911 for dogs

  • Thursday, November 7, 2013

Dan Brown/Gazette Genete Bowen of DogE911 and Chloe demonstrate the oxygyen mask at Pimlico Rural Fire Dept. during a recent pet CPR seminar.


They may have four legs and a tail but they are as much a part of your family as those seated around your kitchen table for dinner every night.

They are family pets, and they also deserve consideration and care during times of an emergency.

DogE911 is an all pet emergency training organization traveling around the U.S. and Canada raising awareness and educating the public of the need for certified quality 911 care for animals.

Last month DogE911 stopped in Berkeley County at the Pimlico Rural Fire Department to conduct a training seminar.

“Your family pet is a member of your family and often in the event of an emergency, first responders lack the adequate equipment and training to respond should there be a health issue or emergency involving your pet,” said Genete Bowen, founder and trainer of DogE911. “We provide hands-on training and seminars including the distribution of pet oxygen masks to the different fire departments and EMS groups in the United States and Canada.

“We have donated more than 10,000 pet oxygen masks to fire departments in the U.S. and Canada,” Bowen said.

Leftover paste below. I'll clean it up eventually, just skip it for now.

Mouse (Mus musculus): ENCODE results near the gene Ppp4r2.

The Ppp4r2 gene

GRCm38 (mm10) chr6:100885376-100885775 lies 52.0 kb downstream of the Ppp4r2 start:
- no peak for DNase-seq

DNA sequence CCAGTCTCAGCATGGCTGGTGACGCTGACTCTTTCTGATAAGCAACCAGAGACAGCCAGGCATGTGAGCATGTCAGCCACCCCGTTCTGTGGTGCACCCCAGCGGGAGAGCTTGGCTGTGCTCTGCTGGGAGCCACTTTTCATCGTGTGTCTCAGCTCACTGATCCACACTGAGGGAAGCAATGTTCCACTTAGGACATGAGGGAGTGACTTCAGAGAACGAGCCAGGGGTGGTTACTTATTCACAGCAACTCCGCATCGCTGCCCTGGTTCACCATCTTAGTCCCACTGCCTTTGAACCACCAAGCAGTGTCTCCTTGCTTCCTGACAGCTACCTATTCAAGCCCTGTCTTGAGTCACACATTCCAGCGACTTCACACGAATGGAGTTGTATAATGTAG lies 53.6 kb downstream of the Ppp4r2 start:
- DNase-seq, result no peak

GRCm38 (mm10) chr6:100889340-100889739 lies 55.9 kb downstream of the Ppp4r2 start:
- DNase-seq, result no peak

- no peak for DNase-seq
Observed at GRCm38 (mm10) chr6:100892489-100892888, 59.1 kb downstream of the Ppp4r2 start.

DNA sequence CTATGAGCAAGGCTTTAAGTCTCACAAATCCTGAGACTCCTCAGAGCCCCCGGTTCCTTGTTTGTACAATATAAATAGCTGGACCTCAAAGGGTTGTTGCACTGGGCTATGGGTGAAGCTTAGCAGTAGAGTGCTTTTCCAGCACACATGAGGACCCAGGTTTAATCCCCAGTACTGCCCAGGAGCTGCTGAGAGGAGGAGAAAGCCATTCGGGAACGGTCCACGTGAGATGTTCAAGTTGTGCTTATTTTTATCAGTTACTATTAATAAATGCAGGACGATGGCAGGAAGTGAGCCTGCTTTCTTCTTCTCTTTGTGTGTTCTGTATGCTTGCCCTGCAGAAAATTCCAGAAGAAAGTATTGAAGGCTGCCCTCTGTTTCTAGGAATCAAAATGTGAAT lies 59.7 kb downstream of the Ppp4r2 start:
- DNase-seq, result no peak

According to Bowen, DogE911 is an ‘All Pet Emergency Training’ and disaster preparedness course where the common layperson can be comfortable performing triage on any animal.

“The inspiration that spawned DogE 911 came as a result of hitting and killing a loose dog on the freeway in early 2007,” Bowen said. “This was a life-altering experience that developed into an extensive training curriculum on disaster planning and response, first aid & holistic remedies, triage, and critical care techniques.”

DogE911 also offers holistic medical care, a Junior Vet program, and animal massage.

Members of the Pimlico Rural Fire Department saw the pet oxygen masks as a necessary addition to their emergency care arsenal.

“It’s better to have it and not need it than to need it and not have it,” said Thomas Havers.

PRFD Chief Butch Newcombe said today’s fire departments have become the catch-all call for all types of home and business emergencies, not just fires.

“We get calls for everything, so if we have these masks we’ll use them,” he said.

For more information about emergency pet care visit www.doge911.com

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